Via Bob Raissman -
The Yankees’ current path of austerity (wasn’t it supposed to start in 2014 with the luxury-tax thing?) is made even more curious considering the pile of dough the Yankees are sitting on (over and above what they were already sitting on) after Fox purchased a 49% stake in YES last month for $2 billion. Not only do the Yankees get a slice of that pie, but another $420 million from Fox to nail down TV rights to Yankees games on YES through 2042.
Add to that the cool $52 million per year the Yankees will begin collecting in 2014, their cut of Major League Baseball’s new eight-year TV deal with Fox, ESPN and Turner, and that’s some major moolah the organization seems reluctant to spend on acquiring players.
If the Yankees keep tightening the purse strings and it eventually translates into a diminished product, the live gate will suffer. So will YES’ ratings. Even with a successful 2012 on the field, the Yankees averaged a 3.92 rating on YES, down 8.3% from 2011 and the network’s lowest Bombers household rating since 2003. If YES experienced this kind of slippage when the team was good, what happens to the ratings if the team goes south?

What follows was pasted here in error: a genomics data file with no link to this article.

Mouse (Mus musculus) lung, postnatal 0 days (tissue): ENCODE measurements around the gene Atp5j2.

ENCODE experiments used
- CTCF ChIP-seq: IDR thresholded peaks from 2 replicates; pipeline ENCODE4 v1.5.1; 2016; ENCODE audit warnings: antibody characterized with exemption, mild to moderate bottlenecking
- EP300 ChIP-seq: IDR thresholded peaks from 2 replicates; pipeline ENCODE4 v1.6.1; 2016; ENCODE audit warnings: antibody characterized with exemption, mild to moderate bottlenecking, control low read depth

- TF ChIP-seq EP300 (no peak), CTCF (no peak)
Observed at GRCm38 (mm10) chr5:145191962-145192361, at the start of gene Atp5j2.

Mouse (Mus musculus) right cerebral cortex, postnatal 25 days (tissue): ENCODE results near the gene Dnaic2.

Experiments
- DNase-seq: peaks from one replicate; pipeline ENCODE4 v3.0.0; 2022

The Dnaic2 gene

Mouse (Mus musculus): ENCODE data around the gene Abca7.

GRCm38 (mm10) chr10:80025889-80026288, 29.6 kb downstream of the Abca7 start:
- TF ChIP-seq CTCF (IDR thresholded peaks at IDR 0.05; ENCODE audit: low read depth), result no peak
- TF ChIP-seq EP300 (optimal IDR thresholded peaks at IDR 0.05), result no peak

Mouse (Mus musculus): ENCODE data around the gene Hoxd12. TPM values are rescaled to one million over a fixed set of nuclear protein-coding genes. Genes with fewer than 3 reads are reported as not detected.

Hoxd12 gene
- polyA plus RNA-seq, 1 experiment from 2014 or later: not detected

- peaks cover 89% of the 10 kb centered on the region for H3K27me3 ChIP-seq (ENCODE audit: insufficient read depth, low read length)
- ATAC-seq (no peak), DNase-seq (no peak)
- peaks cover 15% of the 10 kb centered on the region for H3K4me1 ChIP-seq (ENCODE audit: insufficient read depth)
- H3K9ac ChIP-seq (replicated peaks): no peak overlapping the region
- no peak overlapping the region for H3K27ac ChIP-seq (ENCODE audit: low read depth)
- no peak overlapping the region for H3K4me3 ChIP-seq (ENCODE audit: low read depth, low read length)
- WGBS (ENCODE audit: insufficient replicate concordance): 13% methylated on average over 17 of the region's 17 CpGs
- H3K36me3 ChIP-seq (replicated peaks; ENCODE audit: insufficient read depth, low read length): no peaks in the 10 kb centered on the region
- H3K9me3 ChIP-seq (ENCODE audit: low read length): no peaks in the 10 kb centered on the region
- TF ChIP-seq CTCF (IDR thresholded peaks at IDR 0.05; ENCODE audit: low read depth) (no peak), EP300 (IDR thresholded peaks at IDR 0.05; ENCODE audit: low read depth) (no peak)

It’s reasonable to wonder what the level of concern over all this is for Hal and We Are Family Steinbrenner. They view the Yankees in a more business-like manner than their father did. Their goal may just be to squeeze every nickel out of the franchise and start selling off assets. If you’re in it strictly for the money, and not World Series titles, that blueprint has a major upside for the owners.
Just look at the cash they already pocketed in the YES deal with Fox. And in three years Fox has the option to buy 80% of YES, based on a valuation of $3.8 billion.
What’s next, the team itself? Yankee officials say that won’t happen.
So, maybe when it comes to the product on the field, and its ramifications for YES’ future, it’s Fox suits who should be concerned if Hal Steinbrenner keeps a lock on his pinstriped vault.
“If this so-called fiscal responsibility becomes a permanent policy, Fox has something to be concerned with,” one network executive said. “YES became what it is because it sells winning, superstars and the grand Yankee tradition. If two-thirds of the equation (winning/superstars) disappears, down go the ratings and revenue. The subscriber fees may stay flat, but if the product stinks those fees are not going up.”
Maybe it’s too early to be concerned about this? But, maybe not? For sure, over the next three seasons, as each year passes, we will get a better idea on where the “After Big Stein” Yankees are heading…